#### Discover more from Alex’s Newsletter

# Significant Digit's significant digits

### Analytics on 538's long-running Significant Digits segment

My favorite news source is 538, a nerdy, stats-forward organization. Now defunct, they had a segment called Significant Digits in which they’d highlight a number related to a piece of news, and write a short blurb about it. It ran for 1,247 days with a total of 8,596 numbers (6.8 numbers per day). This newsletter is dedicated to the numbers behind 538’s Significant Digits.

### 812 Days

By far the most prolific Significant Digits writer was Walt Hickey, writing 812 (65%!) of the total entries. He has since created Numlock News, a newsletter with a very similar feel to Significant Digits. A visual of each author’s contributions:

### 429 times

Each citation had a source, and the most common reference was the New York Times (cited 429 times), followed by the Washington Post (344), Bloomberg (315), and in distant fourth was the Wall Street Journal (153).

### 21,000%

21,000% was the largest percentage discussed (ref). It was in reference to the change in stock price of Starbucks under Howard Schultz. There was at least one percentage on most days (1,751 percentages across 1,247 days), 50 percentages were over 100, with the last percentage over 100 occurring on February 14, 2019 (991%). Of the remaining 1,701 percentages, they represented a remarkably orderly distribution:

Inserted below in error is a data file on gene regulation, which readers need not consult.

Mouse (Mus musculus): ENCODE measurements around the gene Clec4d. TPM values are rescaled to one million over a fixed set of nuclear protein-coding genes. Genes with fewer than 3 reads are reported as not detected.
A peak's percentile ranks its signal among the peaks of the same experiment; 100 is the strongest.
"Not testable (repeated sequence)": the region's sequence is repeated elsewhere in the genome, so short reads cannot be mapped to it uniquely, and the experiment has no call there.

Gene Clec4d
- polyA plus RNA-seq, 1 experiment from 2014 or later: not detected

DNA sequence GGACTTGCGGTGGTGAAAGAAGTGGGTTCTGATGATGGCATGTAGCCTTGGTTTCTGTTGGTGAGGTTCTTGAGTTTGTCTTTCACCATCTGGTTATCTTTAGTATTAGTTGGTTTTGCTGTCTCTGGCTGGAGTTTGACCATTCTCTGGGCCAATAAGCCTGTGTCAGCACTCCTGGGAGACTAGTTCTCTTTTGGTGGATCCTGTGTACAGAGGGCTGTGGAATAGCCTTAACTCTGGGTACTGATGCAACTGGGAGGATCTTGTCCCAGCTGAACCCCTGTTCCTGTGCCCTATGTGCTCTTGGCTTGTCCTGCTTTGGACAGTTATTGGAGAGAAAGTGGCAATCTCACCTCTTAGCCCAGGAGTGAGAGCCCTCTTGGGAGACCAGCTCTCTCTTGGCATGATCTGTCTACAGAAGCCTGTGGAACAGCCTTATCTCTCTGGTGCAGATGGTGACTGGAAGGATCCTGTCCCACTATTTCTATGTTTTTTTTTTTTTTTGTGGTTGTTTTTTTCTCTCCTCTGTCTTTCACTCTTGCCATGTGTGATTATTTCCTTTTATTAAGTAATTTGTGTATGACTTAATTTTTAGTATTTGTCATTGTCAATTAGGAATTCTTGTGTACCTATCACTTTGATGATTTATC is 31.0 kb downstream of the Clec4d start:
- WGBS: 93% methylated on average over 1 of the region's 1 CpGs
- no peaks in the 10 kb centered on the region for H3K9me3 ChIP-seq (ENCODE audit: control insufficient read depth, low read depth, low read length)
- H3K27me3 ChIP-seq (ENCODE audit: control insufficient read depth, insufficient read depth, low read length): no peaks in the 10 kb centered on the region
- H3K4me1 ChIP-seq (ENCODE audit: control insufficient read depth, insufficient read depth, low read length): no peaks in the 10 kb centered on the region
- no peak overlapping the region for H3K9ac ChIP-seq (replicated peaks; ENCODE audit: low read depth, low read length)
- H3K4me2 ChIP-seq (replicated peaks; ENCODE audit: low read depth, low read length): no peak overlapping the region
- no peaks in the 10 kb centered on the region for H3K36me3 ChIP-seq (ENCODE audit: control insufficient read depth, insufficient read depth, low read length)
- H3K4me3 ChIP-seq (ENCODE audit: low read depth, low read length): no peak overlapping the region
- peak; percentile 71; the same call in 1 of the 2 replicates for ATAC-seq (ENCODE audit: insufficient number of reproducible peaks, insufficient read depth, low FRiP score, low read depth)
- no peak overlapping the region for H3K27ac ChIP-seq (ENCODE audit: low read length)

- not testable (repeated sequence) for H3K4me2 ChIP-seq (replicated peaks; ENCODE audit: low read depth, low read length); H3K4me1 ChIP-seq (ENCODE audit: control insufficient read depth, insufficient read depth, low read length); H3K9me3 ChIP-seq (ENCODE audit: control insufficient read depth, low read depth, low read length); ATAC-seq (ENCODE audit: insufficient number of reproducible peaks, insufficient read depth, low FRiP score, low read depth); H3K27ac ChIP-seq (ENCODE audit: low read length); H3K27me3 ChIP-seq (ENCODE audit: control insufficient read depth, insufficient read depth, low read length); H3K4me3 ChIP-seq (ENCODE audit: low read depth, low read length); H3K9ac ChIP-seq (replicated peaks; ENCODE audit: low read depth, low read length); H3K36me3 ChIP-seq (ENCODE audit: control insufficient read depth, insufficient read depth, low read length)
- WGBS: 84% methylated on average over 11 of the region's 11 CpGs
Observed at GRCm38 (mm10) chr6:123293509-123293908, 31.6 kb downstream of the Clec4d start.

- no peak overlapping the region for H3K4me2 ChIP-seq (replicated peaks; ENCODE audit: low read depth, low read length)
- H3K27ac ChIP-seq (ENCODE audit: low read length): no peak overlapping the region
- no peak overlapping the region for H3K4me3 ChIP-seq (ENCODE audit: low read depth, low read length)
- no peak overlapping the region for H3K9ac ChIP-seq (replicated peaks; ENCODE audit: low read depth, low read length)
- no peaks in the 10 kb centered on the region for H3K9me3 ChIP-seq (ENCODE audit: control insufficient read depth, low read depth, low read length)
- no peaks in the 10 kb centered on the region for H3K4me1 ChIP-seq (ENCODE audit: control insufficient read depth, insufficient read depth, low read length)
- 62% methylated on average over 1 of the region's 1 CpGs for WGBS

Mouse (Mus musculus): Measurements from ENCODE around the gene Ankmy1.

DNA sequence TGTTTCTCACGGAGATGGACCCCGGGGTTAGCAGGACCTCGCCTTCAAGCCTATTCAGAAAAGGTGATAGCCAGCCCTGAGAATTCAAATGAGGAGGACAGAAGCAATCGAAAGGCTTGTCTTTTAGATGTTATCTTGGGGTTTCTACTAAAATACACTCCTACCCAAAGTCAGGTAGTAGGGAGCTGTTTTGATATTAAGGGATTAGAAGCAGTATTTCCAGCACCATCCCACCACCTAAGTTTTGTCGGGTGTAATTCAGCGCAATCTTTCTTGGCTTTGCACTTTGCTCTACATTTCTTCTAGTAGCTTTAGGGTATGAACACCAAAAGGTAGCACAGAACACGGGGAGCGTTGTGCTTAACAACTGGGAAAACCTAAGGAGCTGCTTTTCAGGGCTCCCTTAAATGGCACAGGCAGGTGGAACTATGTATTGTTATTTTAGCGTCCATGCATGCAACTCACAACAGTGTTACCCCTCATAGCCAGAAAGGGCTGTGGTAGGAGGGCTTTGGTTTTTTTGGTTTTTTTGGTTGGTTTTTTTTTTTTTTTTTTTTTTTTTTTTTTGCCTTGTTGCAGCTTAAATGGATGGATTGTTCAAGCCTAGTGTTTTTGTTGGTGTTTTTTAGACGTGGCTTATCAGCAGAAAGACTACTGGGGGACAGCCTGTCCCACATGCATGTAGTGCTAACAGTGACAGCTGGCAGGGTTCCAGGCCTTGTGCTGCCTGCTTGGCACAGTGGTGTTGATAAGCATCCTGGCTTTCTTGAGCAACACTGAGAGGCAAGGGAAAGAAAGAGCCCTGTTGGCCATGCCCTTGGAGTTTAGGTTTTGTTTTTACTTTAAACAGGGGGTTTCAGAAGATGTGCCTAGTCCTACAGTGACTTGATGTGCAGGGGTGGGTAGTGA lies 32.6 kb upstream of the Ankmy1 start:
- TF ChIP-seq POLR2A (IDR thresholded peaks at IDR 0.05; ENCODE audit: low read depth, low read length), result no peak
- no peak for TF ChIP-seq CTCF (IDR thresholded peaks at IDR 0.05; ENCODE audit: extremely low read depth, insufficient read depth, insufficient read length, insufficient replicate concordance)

### 10 Denominations

More frequently discussed than percentages was money. There were 1.6 references to money per day (1,990 references across 1,247 days). Despite the diversity of types discussed, Dollars represented 95% of the entries (1,898 of 1,990). There was only one reference to Francs, Shillings, Rubles, and Kroner, respectively:

### $31,000,000

The average amount of money discussed on any given weekday was $31 million dollars, with no statistically significant different weekday (red bars represent medians):

### 2

The most common number was 2 (used 202 times) followed by 1 (199), 3 (163), 4 (144), and 5 (141). 53% of the numbers were below 100, 62% below 1,000, and 78% below 1,000,000. The largest number discussed was 200 quadrillion, in reference to the world’s most powerful supercomputer in 2018 (ref).